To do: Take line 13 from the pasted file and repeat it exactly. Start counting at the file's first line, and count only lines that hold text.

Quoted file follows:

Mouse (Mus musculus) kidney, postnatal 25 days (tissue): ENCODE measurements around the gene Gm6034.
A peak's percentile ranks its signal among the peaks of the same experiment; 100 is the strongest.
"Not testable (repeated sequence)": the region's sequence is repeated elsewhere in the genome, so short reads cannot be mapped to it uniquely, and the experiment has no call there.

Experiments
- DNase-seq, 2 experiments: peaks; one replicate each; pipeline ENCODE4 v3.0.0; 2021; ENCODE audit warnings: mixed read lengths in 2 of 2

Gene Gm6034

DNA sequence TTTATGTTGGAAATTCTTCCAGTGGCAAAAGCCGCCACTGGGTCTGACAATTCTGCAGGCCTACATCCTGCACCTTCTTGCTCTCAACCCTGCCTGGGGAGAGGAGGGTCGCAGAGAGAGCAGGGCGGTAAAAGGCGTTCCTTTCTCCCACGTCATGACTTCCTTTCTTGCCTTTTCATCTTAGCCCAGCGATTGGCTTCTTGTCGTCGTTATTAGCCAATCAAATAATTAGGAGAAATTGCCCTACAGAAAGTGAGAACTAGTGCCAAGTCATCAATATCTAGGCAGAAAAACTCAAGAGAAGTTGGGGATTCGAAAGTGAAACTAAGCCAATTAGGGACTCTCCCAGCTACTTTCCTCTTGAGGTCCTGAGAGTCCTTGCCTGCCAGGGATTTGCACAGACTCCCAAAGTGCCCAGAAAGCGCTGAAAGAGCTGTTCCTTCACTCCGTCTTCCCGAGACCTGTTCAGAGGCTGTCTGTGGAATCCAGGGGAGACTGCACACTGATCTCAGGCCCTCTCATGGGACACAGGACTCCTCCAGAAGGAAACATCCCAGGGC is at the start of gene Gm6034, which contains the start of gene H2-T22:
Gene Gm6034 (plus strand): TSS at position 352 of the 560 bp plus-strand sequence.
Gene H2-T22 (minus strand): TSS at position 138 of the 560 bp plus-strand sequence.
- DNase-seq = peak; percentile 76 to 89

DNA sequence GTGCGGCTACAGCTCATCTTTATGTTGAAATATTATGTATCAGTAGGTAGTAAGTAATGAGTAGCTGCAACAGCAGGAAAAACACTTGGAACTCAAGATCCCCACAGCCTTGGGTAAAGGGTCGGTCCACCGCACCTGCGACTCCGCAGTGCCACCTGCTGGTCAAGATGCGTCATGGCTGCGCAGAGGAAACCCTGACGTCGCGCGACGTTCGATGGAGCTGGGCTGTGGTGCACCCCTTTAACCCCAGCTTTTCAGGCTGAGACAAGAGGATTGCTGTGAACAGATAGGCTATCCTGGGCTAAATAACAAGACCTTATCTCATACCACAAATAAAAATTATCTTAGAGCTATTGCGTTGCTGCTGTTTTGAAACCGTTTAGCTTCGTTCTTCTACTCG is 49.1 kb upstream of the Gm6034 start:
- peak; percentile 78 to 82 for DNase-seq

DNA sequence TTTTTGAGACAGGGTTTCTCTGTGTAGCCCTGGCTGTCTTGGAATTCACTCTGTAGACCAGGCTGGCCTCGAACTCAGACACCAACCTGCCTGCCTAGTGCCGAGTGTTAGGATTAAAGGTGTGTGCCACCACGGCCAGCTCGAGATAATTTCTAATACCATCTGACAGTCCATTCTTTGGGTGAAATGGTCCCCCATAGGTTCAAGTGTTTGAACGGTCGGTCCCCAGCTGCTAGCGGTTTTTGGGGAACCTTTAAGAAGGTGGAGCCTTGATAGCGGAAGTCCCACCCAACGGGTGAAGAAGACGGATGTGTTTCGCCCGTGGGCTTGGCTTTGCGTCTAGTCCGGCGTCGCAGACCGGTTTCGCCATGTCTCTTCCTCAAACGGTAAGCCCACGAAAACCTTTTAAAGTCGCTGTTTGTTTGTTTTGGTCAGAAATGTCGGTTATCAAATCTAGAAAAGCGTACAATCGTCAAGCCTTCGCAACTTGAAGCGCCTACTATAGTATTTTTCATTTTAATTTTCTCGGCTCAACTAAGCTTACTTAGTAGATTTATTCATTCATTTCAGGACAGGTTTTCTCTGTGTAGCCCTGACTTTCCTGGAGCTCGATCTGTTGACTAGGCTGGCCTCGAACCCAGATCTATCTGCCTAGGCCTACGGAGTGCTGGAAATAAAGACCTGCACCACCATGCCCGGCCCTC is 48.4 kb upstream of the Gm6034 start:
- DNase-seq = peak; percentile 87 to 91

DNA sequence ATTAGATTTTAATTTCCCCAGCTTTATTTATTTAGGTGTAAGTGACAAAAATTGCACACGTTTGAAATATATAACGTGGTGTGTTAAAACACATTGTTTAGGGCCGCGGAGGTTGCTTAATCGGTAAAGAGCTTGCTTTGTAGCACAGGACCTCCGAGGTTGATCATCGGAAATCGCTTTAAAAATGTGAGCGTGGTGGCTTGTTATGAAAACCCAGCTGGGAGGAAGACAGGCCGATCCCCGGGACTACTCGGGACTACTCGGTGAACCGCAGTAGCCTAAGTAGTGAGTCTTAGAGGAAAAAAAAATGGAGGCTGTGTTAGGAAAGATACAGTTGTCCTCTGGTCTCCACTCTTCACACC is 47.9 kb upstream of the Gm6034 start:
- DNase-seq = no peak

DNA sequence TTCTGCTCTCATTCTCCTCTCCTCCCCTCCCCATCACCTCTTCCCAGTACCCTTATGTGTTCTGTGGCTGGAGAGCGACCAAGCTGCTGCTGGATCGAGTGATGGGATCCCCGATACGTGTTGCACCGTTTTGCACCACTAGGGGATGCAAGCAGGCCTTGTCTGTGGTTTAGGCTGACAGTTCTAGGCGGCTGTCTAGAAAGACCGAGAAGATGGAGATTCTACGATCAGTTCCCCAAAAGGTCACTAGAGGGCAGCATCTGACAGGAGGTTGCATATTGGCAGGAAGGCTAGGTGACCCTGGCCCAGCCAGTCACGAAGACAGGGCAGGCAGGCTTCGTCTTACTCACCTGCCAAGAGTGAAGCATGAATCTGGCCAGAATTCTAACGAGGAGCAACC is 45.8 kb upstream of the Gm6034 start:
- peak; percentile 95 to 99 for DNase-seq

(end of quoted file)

DNA sequence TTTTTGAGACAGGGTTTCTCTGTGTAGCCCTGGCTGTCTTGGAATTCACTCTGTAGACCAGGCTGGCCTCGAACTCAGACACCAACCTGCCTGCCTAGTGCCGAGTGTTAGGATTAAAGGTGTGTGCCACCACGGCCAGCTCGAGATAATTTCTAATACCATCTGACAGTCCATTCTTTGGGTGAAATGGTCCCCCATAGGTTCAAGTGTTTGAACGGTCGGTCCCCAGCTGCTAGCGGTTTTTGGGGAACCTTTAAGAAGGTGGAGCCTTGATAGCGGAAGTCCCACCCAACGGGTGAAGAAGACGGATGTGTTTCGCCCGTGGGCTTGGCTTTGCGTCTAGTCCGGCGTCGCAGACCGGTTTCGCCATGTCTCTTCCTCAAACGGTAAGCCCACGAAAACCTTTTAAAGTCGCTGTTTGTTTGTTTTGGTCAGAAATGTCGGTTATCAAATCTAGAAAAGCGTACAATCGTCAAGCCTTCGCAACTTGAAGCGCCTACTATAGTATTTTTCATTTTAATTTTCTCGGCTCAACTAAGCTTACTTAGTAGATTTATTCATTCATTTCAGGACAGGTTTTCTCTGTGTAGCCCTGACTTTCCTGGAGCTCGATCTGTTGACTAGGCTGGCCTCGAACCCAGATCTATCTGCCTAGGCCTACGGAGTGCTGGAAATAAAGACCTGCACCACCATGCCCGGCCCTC is 48.4 kb upstream of the Gm6034 start: